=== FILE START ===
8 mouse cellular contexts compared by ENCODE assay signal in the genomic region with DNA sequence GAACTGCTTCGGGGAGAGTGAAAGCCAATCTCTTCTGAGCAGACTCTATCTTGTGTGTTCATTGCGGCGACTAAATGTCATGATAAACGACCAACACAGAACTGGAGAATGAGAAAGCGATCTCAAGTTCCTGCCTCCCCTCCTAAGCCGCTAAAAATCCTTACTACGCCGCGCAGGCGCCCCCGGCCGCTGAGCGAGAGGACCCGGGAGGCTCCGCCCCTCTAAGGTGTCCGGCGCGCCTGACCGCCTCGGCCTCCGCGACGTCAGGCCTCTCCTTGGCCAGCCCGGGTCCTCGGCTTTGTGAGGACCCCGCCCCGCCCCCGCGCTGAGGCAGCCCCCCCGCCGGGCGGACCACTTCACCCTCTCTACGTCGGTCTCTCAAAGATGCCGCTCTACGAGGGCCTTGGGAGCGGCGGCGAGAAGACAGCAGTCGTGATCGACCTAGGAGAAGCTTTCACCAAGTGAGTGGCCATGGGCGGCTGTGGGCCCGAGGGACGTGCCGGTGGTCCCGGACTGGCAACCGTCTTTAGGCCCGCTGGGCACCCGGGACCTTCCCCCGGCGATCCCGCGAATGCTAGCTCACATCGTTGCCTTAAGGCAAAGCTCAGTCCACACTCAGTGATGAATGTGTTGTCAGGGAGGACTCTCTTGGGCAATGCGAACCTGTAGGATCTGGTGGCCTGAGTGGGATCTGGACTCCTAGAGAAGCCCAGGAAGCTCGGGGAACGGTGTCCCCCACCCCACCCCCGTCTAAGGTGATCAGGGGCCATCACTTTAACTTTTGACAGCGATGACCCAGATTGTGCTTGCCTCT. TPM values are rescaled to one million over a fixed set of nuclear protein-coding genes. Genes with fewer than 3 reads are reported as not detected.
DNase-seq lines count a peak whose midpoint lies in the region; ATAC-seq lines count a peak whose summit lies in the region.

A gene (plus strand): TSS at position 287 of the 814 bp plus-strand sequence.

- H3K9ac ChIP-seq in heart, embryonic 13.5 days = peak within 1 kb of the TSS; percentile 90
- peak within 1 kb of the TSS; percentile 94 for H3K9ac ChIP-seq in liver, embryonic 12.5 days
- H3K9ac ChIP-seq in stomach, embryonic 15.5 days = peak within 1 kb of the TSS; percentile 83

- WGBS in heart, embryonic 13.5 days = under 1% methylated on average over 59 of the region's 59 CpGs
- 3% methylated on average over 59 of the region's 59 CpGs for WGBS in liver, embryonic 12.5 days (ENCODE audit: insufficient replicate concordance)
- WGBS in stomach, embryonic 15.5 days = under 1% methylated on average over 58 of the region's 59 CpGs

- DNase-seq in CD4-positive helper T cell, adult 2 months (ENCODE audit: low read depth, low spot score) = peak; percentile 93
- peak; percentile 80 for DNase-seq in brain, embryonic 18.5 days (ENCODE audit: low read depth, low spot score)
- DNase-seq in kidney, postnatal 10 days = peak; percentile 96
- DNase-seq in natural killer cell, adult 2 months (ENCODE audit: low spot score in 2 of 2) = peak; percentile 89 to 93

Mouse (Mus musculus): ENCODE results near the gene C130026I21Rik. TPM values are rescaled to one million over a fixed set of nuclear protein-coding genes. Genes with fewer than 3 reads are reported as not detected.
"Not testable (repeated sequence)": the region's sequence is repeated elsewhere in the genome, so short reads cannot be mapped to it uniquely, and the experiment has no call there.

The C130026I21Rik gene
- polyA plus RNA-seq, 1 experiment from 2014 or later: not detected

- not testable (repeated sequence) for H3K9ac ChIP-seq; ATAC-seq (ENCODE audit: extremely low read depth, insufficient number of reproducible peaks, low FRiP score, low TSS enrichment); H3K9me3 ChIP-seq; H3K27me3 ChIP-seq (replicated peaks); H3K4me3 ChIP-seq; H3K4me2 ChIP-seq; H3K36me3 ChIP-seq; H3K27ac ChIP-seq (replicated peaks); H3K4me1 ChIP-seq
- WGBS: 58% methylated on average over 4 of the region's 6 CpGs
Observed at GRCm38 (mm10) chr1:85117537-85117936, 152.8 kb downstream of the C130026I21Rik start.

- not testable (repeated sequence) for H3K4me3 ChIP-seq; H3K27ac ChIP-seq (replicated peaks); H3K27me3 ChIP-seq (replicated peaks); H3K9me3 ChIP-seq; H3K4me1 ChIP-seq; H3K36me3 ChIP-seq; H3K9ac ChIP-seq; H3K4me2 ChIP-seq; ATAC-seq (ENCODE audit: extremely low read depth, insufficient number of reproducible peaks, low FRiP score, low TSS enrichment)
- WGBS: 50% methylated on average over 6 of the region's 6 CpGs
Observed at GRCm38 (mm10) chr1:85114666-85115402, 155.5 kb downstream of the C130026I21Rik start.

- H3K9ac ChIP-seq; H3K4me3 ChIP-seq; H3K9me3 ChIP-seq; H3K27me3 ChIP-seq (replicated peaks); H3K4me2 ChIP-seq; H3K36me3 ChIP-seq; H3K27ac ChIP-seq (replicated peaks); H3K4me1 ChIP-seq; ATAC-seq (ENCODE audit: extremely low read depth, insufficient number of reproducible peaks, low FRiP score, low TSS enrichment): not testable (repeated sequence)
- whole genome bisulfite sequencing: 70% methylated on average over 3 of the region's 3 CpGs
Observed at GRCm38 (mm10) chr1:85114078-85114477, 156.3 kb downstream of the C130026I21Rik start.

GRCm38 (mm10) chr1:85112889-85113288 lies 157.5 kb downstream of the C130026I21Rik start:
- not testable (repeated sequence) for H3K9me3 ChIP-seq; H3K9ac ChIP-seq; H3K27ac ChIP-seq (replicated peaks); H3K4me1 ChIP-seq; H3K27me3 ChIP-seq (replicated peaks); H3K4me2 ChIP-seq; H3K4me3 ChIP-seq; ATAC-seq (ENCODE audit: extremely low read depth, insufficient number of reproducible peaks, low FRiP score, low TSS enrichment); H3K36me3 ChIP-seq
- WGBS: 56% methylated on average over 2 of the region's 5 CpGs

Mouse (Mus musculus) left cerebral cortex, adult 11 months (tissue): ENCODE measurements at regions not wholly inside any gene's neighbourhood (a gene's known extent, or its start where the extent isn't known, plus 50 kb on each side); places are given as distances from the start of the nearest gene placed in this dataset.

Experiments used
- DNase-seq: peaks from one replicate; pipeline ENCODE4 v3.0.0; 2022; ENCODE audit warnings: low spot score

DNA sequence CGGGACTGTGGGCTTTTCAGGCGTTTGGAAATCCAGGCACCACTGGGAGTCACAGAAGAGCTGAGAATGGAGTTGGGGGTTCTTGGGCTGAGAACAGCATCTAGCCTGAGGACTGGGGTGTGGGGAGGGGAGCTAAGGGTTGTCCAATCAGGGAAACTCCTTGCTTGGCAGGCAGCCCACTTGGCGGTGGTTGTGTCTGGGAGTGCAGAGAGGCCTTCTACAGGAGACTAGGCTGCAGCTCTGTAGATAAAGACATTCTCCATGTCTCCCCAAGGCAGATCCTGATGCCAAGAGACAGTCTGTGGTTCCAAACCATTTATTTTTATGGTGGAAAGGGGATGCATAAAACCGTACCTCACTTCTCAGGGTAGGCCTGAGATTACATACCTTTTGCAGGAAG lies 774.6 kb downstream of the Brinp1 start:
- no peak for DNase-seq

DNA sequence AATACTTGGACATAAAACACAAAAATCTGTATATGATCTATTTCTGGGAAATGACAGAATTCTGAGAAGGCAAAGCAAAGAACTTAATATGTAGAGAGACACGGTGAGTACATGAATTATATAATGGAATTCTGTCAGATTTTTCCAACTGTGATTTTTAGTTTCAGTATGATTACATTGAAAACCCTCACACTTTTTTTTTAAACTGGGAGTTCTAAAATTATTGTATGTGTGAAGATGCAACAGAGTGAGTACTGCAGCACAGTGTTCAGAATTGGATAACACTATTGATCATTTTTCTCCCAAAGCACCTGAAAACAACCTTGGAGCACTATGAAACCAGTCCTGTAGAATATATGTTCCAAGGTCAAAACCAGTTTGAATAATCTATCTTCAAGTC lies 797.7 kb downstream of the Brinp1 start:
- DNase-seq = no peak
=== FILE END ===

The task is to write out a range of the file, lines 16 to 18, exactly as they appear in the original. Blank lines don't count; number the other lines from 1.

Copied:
The C130026I21Rik gene
- polyA plus RNA-seq, 1 experiment from 2014 or later: not detected

- not testable (repeated sequence) for H3K9ac ChIP-seq; ATAC-seq (ENCODE audit: extremely low read depth, insufficient number of reproducible peaks, low FRiP score, low TSS enrichment); H3K9me3 ChIP-seq; H3K27me3 ChIP-seq (replicated peaks); H3K4me3 ChIP-seq; H3K4me2 ChIP-seq; H3K36me3 ChIP-seq; H3K27ac ChIP-seq (replicated peaks); H3K4me1 ChIP-seq